For those who asked about Dry Spell, here is the excerpt I used for the WAW challenge.
“Oh, shit.” Lightning hissed as it ping-ponged across the night sky. “Hess, get your feathered ass back here, now.”
Annalise leapt, tucked into a graceless roll seconds before a fissure split open the ground where she’d stood.
Glancing over her shoulder, she watched what looked like a grizzled bear climb from the cracked earth. It threw back its head and uttered a roar that raised the hairs on the back of her neck and arms.
Shaking its shoulders, the beast shook several clumps of dirt to the ground. When it glanced up, its lips curled over bark-covered teeth in an eager grin.
Shit. Shit. Shit. She swallowed hard, tasted fear and smoke from the wildfire Hess had inadvertently started. Burnt ozone clogged her nose and sweat made her eyes burn. This was not how she saw her life ending, eaten by a pissed off earth elemental.
“This is the job and those are the breaks.” She almost heard Vaughn’s smug voice in her head. If she survived this, she’d kill him. He had known she wasn’t cut out to be a handler. Hell, she had known she wasn’t cut out to be a handler. The only one ignoring the obvious was her father.
Since she’d only known him a grand total of sixteen weeks, his opinion carried about as much weight with her as a sack full of feathers.
“Hestia isn’t a pet. She doesn’t love you. You’re food. Watch your own back.” More golden nuggets of Vaughn’s wisdom gave her the extra kick in the ass she needed to get back in the game.
With a harsh grunt, she huffed through regaining her feet and hit the ground running, careful to avoid the vicious traps set by local hunters. The bear uttered a pleased growl then took off at a gallop, right on her heels.
Fuck Vaughn. Hess would come for her. All she had to do was make it a few more minutes. She could do that. Sure she could. God, she hoped she could.
“Why,” Annalise screamed at the sky, “do you always have to play with your food?”
A hawkish cry meshed with furious thunder. Sonic waves rattled her eardrums, distorted her sense of direction for a second.
Sure, now Hess realized her handler was in danger. Come on, girl. End this before it ends me.
Behind her, the bear bellowed in challenge. As if she needed the reminder it was still there, closing the gap with each of its lunging strides.
“Your brain must be made of rock, too.” Annalise panted. “Otherwise, you would have run the other way when you had the chance.”
Two steps later, her foot hooked something heavy, another fucking bear trap, and she went down hard. It didn’t snap closed, thank God. Her relief lasted just long enough to register before splintered teeth sank into one ankle.
She yelped then ground her teeth together. Every involuntary jerk of her leg ripped tissue where the elemental had snapped its jaws closed over her foot.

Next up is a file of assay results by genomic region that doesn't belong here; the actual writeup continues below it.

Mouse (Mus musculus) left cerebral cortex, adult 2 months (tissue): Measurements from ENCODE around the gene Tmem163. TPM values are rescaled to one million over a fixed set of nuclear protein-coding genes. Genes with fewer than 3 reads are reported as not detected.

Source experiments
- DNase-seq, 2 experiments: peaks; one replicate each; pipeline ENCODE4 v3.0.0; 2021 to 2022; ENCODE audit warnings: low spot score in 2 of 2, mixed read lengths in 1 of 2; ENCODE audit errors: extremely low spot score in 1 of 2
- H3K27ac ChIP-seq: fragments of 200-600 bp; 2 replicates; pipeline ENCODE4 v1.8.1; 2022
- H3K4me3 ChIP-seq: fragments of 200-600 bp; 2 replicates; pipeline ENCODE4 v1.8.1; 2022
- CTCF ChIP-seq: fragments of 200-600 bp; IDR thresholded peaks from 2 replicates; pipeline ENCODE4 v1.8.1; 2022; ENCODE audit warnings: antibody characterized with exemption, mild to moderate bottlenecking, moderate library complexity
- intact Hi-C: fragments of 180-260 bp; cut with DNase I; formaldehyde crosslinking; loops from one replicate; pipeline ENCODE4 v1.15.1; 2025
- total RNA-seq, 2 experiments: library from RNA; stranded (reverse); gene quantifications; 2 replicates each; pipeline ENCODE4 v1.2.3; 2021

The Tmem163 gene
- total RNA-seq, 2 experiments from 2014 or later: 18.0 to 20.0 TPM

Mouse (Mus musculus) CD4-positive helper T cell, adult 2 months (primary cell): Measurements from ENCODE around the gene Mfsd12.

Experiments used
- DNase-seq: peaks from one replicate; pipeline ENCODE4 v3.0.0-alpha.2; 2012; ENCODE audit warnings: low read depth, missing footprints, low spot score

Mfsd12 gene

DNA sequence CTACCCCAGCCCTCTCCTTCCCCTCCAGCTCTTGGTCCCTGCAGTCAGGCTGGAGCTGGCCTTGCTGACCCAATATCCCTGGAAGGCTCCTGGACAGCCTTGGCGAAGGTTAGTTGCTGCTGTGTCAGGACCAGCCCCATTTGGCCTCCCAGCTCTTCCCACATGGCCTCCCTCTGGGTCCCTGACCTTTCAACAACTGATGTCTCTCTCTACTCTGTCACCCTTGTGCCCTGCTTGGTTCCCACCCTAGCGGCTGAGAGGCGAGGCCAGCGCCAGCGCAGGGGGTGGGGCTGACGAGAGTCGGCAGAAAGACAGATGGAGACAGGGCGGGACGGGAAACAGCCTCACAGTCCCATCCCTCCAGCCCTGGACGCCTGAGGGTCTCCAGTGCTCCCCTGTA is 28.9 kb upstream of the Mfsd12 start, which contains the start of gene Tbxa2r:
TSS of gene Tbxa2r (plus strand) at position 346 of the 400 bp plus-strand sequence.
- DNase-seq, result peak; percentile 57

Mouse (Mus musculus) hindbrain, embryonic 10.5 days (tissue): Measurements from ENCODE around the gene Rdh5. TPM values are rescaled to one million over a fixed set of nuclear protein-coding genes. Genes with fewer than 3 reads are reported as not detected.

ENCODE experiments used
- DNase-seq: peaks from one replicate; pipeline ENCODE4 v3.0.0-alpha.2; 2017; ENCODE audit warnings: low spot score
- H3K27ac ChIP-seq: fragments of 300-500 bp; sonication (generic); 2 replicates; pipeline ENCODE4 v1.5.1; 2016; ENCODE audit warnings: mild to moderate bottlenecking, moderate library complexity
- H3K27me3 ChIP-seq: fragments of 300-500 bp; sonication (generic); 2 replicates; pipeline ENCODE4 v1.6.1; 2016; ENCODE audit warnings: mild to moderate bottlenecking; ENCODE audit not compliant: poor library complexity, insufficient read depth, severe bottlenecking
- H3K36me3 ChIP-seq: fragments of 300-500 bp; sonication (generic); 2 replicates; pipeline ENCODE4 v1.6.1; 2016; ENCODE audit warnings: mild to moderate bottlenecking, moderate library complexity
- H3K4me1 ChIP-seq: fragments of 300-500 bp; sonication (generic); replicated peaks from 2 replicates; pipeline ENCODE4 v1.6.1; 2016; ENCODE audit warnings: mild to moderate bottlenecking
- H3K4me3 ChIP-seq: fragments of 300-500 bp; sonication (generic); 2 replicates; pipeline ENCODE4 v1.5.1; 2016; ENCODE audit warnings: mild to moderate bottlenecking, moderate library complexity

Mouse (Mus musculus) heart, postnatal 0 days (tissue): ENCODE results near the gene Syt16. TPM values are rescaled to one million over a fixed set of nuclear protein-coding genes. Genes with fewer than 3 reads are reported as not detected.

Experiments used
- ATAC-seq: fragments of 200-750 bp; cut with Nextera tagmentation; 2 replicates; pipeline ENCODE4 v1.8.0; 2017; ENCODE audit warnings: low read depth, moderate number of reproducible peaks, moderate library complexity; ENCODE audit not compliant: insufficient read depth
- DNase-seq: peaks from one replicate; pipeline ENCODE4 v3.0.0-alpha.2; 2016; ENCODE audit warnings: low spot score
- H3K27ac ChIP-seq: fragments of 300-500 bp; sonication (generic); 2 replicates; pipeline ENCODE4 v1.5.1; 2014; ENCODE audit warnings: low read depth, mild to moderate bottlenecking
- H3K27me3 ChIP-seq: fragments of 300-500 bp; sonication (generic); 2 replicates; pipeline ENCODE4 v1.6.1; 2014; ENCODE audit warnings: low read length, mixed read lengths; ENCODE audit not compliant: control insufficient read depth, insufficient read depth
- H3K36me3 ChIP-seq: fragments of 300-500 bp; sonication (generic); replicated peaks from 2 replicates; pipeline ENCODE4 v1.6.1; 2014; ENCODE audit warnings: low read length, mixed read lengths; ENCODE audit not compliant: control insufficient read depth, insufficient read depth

The bear’s sandpaper tongue flicked out and muddied her leg as it tasted her. She rolled onto her side and kicked at its snout.
Desperate for a weapon, she scooped up the heavy trap. Its sharp edges sliced through her fingers, but she got the sucker up and hurled it at the bear’s skull. It bounced off and snapped shut over air.
“Hess,” she kicked at the bear while she scanned the nebulous skies, “now would be a really great time to get this thing the hell off me.”
Black clouds rumbled and churned overhead. A snarl of thunder accompanied a thick bolt of lightning as it shot towards the ground and drove through the elemental’s head.
Annalise and the bear shrieked in shared pain.
Electricity jolted her system, transferred through the foaming dampness of the bear’s mouth and right into her. Fire surged through her veins, arched her spine, and rolled her eyes backwards into darkness.
When she opened her mouth to cough or scream or something, she swore smoke curled out over her lips.
Stunned one shade dumber than she had been, the bear turned her loose. Scrambling as far as she could with her mangled ankle, she let Hess go to work.
Hess zapped the bear a few more times, playing with her damn food again, then grew bored and swooped in for the kill. The birdlike form she generally preferred, a sort of storm-cloud gray hawk, wavered as she head butted the bear then sank inside it as only a being of pure energy could.
The bear tossed its head, tried to dislodge her, then roared to no avail. Layers of caked-on dirt crumbled from the bear’s hide and brilliant light exploded from its center. It collapsed in a dusty plume with a howl of agony as Hess consumed its essence.
When the dust cleared, she uttered a pleased chirrup then made a few walking-hops forward. Inclining her regal head, she paused at Annalise’s ankle and made an inquiring sound.
“Nah, it’s fine. I’m fine.” Hess ignored her and picked at the blood-soaked hem of her jeans. “Hess, I said I’m fine.”
The hawk’s silver eyes narrowed. She glanced between Annalise’s shredded ankle and her face then spread one wing.
“Wait a minute,” Annalise’s mouth ran dry. “Don’t even think about it.” Hess fanned the barest tips of her feathers over Annalise’s wounds then jolted her with an anklet of electricity. “Motherf—”
Skin hissed and sizzled as the puncture wounds cauterized, and the world—thankfully—went black.